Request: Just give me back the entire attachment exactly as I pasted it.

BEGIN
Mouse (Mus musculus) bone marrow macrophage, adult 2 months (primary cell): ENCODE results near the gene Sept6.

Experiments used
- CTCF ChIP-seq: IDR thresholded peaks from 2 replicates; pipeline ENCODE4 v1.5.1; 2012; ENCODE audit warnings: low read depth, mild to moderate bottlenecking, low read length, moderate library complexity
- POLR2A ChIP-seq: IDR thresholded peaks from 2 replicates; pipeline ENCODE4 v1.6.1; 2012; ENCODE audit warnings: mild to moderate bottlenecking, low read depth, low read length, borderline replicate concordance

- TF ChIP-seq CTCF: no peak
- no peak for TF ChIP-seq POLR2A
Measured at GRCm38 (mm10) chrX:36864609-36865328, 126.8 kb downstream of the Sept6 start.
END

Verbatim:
Mouse (Mus musculus) bone marrow macrophage, adult 2 months (primary cell): ENCODE results near the gene Sept6.

Experiments used
- CTCF ChIP-seq: IDR thresholded peaks from 2 replicates; pipeline ENCODE4 v1.5.1; 2012; ENCODE audit warnings: low read depth, mild to moderate bottlenecking, low read length, moderate library complexity
- POLR2A ChIP-seq: IDR thresholded peaks from 2 replicates; pipeline ENCODE4 v1.6.1; 2012; ENCODE audit warnings: mild to moderate bottlenecking, low read depth, low read length, borderline replicate concordance

- TF ChIP-seq CTCF: no peak
- no peak for TF ChIP-seq POLR2A
Measured at GRCm38 (mm10) chrX:36864609-36865328, 126.8 kb downstream of the Sept6 start.